Santa Rosa and Sonoma County struck a historic financing deal Wednesday that paves the way for Roseland and four smaller county islands to officially become incorporated into the city.
The cost-sharing agreement, which took more than two years to hammer out and had proven a stumbling block to past annexation efforts, was hailed as “momentous” by Mayor John Sawyer.
“It’s a very important decision to make and one that we did not come to lightly,” Sawyer said. “We were able to work out an agreement that fit for both the county and city in the long term.”
Though it still needs approvals by the City Council and Board of Supervisors, the unanimous vote of a joint subcommittee and congratulatory tone of Wednesday’s meeting suggest the agreement will stick and the annexation of 714 acres of property in the city’s southwest area will move forward.
Members of the committee and staff of both organizations clapped and shook hands after the vote and praised the hard work and creativity needed to reach the deal.
“This is an important milestone,” said Supervisor Efren Carrillo, who grew up in the heavily Latino Roseland neighborhood and represents the area on the board. “I’m hopeful that we’ve reached common ground.”
He noted that the board that will decide whether the city can complete the annexation, the Local Area Formation Commission, requires agencies proposing annexations to demonstrate they have a sustainable plan to fund services to the area, and that the deal accomplished that.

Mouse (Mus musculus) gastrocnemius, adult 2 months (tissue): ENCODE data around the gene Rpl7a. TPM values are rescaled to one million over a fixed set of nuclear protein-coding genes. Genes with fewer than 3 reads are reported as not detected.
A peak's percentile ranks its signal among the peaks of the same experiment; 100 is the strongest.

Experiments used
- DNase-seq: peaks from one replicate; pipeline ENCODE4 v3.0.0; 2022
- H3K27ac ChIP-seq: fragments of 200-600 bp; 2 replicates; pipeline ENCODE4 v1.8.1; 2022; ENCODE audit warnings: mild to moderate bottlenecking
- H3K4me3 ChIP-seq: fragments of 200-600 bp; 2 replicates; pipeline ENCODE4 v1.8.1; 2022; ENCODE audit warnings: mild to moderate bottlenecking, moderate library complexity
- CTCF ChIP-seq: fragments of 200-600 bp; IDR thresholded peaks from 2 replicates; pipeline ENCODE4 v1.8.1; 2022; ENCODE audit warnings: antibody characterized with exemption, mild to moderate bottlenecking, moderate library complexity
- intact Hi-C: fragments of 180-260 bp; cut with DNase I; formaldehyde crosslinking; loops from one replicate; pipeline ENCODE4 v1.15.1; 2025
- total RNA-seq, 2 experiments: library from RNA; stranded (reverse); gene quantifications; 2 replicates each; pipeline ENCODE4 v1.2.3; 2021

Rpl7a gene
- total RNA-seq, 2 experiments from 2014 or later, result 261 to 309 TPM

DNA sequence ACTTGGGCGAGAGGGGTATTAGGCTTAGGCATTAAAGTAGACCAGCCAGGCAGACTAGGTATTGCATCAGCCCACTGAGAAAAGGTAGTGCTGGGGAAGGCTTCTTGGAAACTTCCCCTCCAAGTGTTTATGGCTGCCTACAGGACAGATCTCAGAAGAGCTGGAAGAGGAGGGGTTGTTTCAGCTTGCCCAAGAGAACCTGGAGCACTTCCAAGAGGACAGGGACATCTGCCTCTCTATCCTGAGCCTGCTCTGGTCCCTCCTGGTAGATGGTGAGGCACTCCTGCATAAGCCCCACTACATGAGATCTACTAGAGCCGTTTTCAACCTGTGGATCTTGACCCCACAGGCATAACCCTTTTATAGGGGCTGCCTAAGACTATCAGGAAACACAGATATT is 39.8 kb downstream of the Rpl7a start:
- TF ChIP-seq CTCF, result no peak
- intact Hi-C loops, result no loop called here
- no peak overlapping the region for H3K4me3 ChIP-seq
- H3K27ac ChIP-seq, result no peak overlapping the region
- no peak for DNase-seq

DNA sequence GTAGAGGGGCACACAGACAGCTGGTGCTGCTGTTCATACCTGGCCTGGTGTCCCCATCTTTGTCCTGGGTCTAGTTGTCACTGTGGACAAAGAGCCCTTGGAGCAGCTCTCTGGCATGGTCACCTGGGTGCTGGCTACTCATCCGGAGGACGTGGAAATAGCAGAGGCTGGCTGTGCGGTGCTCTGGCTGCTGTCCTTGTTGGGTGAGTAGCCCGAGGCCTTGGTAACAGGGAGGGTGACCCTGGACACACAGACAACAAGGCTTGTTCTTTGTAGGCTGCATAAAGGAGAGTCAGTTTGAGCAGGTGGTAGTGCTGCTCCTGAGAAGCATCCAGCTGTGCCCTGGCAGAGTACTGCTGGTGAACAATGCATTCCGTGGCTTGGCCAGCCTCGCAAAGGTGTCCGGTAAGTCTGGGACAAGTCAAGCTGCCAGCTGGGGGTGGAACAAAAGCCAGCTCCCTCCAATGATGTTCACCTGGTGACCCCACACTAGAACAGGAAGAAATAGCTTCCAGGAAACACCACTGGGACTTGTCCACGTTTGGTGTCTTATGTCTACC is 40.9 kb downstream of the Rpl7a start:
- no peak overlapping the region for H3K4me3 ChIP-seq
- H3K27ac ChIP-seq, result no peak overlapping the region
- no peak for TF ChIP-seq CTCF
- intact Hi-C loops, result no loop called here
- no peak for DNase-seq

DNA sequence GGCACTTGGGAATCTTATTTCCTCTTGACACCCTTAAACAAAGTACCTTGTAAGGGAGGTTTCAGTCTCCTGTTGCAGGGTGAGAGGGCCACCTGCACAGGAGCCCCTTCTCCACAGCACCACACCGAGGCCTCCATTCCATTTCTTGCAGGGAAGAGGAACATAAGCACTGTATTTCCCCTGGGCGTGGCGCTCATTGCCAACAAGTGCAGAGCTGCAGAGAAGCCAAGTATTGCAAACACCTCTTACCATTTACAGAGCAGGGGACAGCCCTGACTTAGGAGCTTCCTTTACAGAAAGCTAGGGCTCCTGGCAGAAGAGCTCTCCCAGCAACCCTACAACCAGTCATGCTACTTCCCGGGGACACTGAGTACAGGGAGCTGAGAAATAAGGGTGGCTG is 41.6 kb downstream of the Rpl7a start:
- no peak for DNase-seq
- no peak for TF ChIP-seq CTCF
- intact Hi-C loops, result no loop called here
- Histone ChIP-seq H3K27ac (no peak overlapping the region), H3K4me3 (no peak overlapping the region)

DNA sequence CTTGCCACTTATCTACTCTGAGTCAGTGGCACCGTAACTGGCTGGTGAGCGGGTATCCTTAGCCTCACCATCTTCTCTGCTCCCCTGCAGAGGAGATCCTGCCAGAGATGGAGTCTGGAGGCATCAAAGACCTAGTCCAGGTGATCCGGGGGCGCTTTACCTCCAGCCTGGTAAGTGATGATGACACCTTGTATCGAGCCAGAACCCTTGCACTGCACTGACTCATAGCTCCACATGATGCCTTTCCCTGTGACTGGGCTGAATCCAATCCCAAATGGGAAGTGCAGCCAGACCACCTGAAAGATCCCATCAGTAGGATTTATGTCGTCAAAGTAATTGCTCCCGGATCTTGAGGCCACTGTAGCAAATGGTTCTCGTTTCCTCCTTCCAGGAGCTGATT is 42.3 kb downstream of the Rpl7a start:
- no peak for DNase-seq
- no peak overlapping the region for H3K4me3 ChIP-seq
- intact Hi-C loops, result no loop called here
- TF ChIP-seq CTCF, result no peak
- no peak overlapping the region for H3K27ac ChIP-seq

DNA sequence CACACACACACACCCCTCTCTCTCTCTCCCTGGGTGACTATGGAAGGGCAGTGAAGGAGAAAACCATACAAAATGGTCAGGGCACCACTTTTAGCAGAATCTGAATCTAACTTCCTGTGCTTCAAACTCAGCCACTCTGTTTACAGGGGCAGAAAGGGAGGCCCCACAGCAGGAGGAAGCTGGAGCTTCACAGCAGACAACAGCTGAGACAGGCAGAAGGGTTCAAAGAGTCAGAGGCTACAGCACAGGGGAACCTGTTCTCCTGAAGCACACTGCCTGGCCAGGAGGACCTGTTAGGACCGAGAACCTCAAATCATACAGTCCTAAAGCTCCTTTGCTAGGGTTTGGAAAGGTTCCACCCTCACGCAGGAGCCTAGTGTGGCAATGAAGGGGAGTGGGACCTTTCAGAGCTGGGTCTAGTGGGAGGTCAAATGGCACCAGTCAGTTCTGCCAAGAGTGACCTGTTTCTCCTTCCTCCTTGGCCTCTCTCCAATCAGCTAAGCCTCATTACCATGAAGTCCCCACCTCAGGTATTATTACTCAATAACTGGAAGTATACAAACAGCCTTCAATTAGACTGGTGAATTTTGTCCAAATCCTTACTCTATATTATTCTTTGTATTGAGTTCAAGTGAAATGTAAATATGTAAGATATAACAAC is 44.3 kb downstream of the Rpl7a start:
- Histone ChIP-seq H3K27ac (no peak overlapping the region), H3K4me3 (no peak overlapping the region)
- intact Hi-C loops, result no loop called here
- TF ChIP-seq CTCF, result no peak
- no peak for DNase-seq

The board of supervisors plans to vote on the agreement Nov. 1 and the City Council will take it up on Nov. 29. Then the city will have to formally apply to LAFCO to annex the areas, a process that will take months.
A previous annexation push stalled in 2008 when the two sides couldn’t agree on the funding of new services to the area, particularly public safety.
But the 2013 shooting death of 13-year-old Andy Lopez by a sheriff’s deputy in the similarly underserved, unincorporated neighborhood of Moorland gave renewed urgency to annexation, Supervisor Shirlee Zane said.
“We all kind of came together and said, ‘Boy, it’s really time to do this. We’ve been talking about it for so many years,’ ” Zane said. “Out of that tragedy came an opportunity for hopefulness and for change in a community that is beloved.”
Sawyer and Carrillo met privately over the last several months to negotiate the agreement, and Councilwoman Julie Combs said the deal represented a legacy for both men.
Sawyer hinted at significant progress in the negotiations back in August, saying a breakthrough had been reached over how the city and county would share property tax revenue.
Wednesday’s meeting provided the details on four different types of payments the county will make to the city. They are:
$790,000 in one-time costs to help the city begin providing services to the area. These include the purchase of police cars and uniforms and an assessment of the stormwater system in the area. The city had asked for $1.3 million.
$500,000 per year for 10 years to help the city offset the $3.6 million annual increase in operating costs expected from the annexation. The figure will be reassessed annually. The city had asked for $805,700.
Sonoma County will pay Santa Rosa the following amounts to help provide services to Roseland after annexation
$790,000 in one-time costs to help the city begin providing services $500,000 per year for 10 years to help the city offset operating costs
$660,000 per year for 10 years to help the city upgrade streets.
$226,400 annual payment to the city in perpetuity, adjusted annually based on the property tax base